Without doubt one of the most famous aircraft of the First World War and the one aircraft most people think of first when asked about fighter aircraft of this conflict.
The Fokker Dr1 was designed as a response to the Sopwith Triplane but was by no means a copy of that design. It was designed by the legendary Dutch designer Anthony Fokker. Its official name was the Dr.1 Dredecker and despite being famous only 320 Fokker DR 1s were built, a small numbered compared to contemporary fighters such as SPAD VIIs, Albatross or Sopwith Camels which were produced in their thousands.
The first of the Dredeckers were delivered to Jagdgeschwader I commanded by Manfred Von Richthofen in August 1917. Von Richthofen claimed his first kill in the aircraft with which he is most associated with on 1st September 1917 when he shot down a British R.E 8 whose crew probably mistook it for a Sopwith Triplane, as the Dredecker was the first three winged aircraft to enter German service. Initially the plane achieved few successes and on 30th October a German pilot was killed when his Dredecker’s upper wing became detached, another similar death followed and in November all Dredeckers were grounded. After inspection it was found that aileron attachment points and glue joints needed strengthening, within a month the DR I was back in service.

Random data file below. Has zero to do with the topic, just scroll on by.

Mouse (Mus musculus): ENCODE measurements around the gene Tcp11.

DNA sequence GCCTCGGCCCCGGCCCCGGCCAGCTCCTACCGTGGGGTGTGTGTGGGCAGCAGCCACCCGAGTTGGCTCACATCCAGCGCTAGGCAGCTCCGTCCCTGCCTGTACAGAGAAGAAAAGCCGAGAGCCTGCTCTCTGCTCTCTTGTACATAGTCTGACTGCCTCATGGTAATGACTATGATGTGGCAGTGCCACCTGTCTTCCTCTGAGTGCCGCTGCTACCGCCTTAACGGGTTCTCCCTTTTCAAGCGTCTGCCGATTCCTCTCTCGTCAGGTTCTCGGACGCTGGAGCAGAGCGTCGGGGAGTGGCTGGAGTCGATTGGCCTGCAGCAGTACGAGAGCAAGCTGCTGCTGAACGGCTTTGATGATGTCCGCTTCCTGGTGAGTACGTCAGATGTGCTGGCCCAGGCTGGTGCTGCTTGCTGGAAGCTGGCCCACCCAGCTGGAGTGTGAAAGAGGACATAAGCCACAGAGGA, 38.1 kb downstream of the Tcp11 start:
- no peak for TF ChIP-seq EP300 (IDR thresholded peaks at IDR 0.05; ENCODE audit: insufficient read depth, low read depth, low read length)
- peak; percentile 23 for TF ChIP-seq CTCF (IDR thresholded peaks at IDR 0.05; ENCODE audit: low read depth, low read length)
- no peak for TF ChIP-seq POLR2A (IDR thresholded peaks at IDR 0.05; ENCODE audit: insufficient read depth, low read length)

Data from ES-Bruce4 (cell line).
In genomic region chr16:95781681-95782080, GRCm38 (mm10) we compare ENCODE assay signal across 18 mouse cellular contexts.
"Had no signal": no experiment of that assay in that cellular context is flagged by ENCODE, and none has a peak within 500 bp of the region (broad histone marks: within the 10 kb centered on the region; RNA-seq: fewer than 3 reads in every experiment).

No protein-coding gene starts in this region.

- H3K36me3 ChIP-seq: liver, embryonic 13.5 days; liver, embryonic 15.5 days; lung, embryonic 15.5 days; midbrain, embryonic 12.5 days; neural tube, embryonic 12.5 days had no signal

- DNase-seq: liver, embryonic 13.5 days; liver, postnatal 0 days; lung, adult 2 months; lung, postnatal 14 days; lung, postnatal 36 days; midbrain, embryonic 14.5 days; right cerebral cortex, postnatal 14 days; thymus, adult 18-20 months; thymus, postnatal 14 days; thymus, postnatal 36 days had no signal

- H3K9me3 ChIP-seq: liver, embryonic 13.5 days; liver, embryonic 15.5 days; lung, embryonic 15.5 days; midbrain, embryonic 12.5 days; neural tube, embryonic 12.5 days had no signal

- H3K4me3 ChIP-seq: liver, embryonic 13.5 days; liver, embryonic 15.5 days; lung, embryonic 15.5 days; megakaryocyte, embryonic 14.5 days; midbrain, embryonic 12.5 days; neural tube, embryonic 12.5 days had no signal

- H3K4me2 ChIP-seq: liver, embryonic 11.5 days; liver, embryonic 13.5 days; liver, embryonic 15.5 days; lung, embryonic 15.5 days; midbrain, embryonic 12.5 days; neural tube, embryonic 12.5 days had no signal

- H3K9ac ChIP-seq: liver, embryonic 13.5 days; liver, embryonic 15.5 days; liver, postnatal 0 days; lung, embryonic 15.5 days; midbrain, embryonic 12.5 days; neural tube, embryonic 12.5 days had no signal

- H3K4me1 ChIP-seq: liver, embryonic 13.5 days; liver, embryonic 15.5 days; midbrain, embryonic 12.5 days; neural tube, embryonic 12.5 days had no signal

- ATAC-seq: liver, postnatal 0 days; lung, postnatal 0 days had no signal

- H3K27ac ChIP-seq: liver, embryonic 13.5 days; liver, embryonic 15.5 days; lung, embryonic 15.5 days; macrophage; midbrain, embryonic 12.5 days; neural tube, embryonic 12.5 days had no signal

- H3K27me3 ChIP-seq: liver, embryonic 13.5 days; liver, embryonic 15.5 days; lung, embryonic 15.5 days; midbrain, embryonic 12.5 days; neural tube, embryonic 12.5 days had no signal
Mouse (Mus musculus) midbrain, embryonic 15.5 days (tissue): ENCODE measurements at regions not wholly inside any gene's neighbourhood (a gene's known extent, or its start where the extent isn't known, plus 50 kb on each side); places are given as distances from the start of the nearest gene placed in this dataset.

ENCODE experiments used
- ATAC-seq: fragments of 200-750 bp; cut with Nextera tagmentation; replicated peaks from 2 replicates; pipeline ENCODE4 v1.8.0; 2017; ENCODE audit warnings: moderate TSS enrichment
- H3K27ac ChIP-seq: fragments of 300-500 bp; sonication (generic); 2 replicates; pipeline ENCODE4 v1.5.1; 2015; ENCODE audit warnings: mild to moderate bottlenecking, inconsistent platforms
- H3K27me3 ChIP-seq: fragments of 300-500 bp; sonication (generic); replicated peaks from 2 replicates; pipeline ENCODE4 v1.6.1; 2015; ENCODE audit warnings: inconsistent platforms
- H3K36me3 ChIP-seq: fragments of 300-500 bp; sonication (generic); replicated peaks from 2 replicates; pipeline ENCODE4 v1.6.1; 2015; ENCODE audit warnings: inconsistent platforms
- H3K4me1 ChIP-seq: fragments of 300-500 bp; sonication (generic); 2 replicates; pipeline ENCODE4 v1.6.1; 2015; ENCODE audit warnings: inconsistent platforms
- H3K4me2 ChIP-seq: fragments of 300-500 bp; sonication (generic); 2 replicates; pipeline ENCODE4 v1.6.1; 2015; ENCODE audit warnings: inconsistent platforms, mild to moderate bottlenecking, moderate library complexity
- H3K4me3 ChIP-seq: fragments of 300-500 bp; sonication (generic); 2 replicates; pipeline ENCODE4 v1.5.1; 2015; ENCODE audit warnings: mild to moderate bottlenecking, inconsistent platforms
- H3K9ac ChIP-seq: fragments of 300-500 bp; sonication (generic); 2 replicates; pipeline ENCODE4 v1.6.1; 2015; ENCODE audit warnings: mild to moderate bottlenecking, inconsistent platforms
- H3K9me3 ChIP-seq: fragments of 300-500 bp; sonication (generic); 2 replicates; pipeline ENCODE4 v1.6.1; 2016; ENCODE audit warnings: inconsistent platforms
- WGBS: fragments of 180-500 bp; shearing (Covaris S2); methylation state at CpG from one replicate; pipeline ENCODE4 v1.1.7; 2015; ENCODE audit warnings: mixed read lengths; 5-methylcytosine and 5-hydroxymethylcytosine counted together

Following the winter of 1917-18 which saw little aerial combat the Dredecker entered its heyday but even when brought fame in the hands of the infamous Red Baron and his bright red DR I it was never the main combat aircraft of the German Jasta squadrons. Despite the famous Red Dr I of Von Richthofen most Dr Is were a streaky olive brown although most Jastas painted the tail and wheels in distinctive colours.
Despite its fearsome reputation the DR I was slower than the allied fighters it faced both in a dive and in level flight; it could be difficult to land and to handle and lubricant problems led to some engine failures in the summer of 1918. Despite this it was highly manoeuvrable and in the hands of a skilled pilot a deadly aircraft as many of the German Aces were to prove. One of Von Richthofen’s Dredeckers formed a display in a German military museum after the war but was believed destroyed towards the end of the Second World War. No original Fokker Dr I Dredeckers survive although several working replicas do.
|5.77 m (18ft 11)
|7.2m (23ft 7)
|110 hp rotary engine
|300 km (185 miles)
|twin 7.92mm machine guns